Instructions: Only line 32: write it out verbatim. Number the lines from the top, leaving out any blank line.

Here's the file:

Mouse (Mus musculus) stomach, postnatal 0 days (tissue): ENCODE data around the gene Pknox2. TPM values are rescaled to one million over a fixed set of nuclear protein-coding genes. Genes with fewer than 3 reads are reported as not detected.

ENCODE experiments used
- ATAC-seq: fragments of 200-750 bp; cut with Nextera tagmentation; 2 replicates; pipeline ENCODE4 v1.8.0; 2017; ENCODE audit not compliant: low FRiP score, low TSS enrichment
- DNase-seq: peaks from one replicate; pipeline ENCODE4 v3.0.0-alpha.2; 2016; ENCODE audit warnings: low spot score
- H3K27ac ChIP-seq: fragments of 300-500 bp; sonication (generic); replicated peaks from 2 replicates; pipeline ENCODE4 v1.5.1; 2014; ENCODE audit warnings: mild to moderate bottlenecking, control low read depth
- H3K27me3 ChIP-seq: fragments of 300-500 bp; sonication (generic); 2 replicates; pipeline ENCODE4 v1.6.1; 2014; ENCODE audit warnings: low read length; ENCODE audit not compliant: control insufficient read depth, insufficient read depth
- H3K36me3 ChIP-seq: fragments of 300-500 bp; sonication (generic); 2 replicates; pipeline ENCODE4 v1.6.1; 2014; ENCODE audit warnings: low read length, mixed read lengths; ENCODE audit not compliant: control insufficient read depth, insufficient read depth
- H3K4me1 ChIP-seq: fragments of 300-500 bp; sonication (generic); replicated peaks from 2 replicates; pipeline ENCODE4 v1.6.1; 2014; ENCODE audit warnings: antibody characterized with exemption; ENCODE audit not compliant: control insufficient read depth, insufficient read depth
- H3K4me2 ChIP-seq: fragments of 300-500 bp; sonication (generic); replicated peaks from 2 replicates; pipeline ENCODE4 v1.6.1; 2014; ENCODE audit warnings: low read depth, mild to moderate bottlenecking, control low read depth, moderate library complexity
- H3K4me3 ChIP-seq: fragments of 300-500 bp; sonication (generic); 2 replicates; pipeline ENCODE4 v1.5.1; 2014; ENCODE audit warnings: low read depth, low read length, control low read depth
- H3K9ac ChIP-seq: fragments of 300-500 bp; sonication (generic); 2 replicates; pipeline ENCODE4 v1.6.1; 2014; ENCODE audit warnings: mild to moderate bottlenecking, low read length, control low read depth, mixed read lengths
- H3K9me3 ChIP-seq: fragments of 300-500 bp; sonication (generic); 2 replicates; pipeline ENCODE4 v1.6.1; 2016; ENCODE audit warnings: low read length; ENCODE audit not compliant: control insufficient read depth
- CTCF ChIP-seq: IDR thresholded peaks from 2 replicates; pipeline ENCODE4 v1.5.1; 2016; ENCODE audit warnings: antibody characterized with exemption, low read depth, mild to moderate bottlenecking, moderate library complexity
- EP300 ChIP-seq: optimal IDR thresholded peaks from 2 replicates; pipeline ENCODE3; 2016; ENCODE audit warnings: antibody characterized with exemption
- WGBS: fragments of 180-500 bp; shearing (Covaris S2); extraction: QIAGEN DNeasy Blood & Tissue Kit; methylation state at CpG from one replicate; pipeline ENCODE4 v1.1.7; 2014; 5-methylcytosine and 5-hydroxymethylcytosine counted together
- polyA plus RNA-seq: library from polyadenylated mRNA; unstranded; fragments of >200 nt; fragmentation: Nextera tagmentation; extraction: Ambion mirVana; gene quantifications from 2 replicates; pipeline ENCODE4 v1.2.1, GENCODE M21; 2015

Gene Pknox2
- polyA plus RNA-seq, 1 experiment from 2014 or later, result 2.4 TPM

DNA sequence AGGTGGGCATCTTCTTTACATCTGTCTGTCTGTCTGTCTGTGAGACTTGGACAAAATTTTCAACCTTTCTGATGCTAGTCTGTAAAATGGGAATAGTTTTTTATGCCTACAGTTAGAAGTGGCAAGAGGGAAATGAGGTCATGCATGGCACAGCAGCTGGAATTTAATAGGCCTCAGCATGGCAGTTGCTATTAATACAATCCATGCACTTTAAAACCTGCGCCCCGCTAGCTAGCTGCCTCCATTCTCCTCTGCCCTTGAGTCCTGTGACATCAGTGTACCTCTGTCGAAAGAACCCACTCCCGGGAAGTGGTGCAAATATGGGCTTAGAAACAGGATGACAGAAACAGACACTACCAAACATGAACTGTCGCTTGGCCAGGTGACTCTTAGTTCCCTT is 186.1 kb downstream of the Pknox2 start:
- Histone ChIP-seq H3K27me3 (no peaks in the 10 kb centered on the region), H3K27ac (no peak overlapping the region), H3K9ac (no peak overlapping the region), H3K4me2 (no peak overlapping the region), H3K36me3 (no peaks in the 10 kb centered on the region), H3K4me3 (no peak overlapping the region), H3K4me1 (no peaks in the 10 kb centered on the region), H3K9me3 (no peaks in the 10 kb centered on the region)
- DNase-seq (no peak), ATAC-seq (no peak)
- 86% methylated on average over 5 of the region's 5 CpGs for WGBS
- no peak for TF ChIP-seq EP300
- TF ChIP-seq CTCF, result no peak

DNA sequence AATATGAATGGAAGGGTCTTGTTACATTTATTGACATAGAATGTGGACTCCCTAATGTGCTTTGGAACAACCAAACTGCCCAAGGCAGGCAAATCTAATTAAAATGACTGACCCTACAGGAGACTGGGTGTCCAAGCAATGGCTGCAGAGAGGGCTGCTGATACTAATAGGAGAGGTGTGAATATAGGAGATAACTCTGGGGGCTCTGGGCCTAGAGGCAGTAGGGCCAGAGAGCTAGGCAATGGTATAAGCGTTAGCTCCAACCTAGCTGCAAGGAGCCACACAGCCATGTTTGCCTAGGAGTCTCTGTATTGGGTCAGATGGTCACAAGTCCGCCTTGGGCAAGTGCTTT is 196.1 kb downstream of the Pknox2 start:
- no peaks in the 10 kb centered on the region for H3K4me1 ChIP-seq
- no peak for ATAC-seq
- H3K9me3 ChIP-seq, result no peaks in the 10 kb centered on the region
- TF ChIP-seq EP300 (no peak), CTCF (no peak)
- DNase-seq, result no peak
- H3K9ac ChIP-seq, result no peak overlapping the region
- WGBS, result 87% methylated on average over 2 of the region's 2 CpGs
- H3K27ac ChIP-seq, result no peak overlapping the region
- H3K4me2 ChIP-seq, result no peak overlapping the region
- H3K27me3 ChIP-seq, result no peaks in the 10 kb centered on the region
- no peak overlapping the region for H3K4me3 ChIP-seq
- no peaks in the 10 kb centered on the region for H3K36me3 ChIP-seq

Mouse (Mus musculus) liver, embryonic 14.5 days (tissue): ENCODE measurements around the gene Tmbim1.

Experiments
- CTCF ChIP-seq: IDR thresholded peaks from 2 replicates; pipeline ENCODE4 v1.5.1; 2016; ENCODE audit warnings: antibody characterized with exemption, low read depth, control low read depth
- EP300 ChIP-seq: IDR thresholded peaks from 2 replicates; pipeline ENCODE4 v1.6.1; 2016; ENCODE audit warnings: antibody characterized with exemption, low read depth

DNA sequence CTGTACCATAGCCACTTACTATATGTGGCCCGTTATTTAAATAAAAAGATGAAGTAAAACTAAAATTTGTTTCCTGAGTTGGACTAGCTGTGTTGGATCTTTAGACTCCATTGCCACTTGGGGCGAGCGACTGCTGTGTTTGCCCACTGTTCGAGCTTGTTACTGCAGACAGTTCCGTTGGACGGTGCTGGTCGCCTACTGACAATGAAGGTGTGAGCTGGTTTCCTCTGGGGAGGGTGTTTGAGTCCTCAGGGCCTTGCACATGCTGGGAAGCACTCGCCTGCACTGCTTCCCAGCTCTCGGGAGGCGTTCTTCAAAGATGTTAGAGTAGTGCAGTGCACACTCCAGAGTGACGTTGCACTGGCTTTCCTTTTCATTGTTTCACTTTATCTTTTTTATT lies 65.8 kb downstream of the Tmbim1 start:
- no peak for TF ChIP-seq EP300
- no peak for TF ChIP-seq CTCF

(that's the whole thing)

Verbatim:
- WGBS, result 87% methylated on average over 2 of the region's 2 CpGs